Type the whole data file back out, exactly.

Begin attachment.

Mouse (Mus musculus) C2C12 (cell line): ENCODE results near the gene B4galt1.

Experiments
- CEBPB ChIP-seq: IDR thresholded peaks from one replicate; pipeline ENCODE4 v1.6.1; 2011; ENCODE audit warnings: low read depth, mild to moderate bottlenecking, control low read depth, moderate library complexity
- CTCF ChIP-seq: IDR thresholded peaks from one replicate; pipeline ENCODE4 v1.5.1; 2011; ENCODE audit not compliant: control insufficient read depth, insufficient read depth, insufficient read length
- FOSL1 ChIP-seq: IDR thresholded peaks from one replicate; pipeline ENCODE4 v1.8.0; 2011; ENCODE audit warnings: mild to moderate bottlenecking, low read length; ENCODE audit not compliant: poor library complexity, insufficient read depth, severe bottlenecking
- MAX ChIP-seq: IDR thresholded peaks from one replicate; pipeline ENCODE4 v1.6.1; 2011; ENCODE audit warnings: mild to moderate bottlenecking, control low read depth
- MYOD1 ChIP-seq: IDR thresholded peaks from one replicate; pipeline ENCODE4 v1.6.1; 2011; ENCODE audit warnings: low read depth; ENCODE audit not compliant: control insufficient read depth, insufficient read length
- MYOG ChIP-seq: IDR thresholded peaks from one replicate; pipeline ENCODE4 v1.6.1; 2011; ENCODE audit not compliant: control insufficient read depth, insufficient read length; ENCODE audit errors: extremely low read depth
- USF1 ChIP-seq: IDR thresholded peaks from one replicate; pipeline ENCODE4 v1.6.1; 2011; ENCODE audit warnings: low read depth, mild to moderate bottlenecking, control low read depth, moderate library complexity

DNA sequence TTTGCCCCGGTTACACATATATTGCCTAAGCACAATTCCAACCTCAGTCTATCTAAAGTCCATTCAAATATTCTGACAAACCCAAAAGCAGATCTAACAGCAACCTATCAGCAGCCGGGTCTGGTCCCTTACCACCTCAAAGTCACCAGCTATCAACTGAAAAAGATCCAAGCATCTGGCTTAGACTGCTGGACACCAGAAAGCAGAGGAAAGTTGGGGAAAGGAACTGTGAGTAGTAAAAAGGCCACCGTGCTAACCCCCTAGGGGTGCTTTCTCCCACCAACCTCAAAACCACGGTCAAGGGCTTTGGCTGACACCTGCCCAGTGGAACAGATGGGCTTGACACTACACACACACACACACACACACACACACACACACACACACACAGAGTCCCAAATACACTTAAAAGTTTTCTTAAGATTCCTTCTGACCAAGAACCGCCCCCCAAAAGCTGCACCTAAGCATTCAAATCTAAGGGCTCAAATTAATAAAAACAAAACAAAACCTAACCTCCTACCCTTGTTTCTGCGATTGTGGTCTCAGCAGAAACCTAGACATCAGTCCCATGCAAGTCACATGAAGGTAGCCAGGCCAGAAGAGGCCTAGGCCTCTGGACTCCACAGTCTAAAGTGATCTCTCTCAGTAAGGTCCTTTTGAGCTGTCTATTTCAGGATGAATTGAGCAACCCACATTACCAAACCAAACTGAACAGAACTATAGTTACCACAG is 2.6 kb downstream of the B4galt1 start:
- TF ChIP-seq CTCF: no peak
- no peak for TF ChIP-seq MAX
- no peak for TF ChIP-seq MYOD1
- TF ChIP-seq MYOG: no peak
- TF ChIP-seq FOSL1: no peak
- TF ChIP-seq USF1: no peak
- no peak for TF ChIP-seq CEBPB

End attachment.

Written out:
Mouse (Mus musculus) C2C12 (cell line): ENCODE results near the gene B4galt1.

Experiments
- CEBPB ChIP-seq: IDR thresholded peaks from one replicate; pipeline ENCODE4 v1.6.1; 2011; ENCODE audit warnings: low read depth, mild to moderate bottlenecking, control low read depth, moderate library complexity
- CTCF ChIP-seq: IDR thresholded peaks from one replicate; pipeline ENCODE4 v1.5.1; 2011; ENCODE audit not compliant: control insufficient read depth, insufficient read depth, insufficient read length
- FOSL1 ChIP-seq: IDR thresholded peaks from one replicate; pipeline ENCODE4 v1.8.0; 2011; ENCODE audit warnings: mild to moderate bottlenecking, low read length; ENCODE audit not compliant: poor library complexity, insufficient read depth, severe bottlenecking
- MAX ChIP-seq: IDR thresholded peaks from one replicate; pipeline ENCODE4 v1.6.1; 2011; ENCODE audit warnings: mild to moderate bottlenecking, control low read depth
- MYOD1 ChIP-seq: IDR thresholded peaks from one replicate; pipeline ENCODE4 v1.6.1; 2011; ENCODE audit warnings: low read depth; ENCODE audit not compliant: control insufficient read depth, insufficient read length
- MYOG ChIP-seq: IDR thresholded peaks from one replicate; pipeline ENCODE4 v1.6.1; 2011; ENCODE audit not compliant: control insufficient read depth, insufficient read length; ENCODE audit errors: extremely low read depth
- USF1 ChIP-seq: IDR thresholded peaks from one replicate; pipeline ENCODE4 v1.6.1; 2011; ENCODE audit warnings: low read depth, mild to moderate bottlenecking, control low read depth, moderate library complexity

DNA sequence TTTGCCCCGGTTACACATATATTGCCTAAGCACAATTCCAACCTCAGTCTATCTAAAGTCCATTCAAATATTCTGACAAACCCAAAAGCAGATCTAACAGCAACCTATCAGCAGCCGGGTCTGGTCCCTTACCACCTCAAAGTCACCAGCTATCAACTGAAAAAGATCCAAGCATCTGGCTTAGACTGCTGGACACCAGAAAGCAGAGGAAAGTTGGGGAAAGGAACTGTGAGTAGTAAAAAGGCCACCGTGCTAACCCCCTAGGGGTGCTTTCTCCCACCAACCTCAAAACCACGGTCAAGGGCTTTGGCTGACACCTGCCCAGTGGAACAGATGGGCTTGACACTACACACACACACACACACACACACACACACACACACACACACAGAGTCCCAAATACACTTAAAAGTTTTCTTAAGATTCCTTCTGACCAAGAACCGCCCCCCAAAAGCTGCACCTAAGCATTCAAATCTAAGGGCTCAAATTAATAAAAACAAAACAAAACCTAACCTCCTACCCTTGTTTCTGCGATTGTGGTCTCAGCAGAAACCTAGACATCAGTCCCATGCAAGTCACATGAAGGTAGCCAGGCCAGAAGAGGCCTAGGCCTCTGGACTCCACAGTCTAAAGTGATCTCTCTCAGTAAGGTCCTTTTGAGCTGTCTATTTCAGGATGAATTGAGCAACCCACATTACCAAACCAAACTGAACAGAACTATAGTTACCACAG is 2.6 kb downstream of the B4galt1 start:
- TF ChIP-seq CTCF: no peak
- no peak for TF ChIP-seq MAX
- no peak for TF ChIP-seq MYOD1
- TF ChIP-seq MYOG: no peak
- TF ChIP-seq FOSL1: no peak
- TF ChIP-seq USF1: no peak
- no peak for TF ChIP-seq CEBPB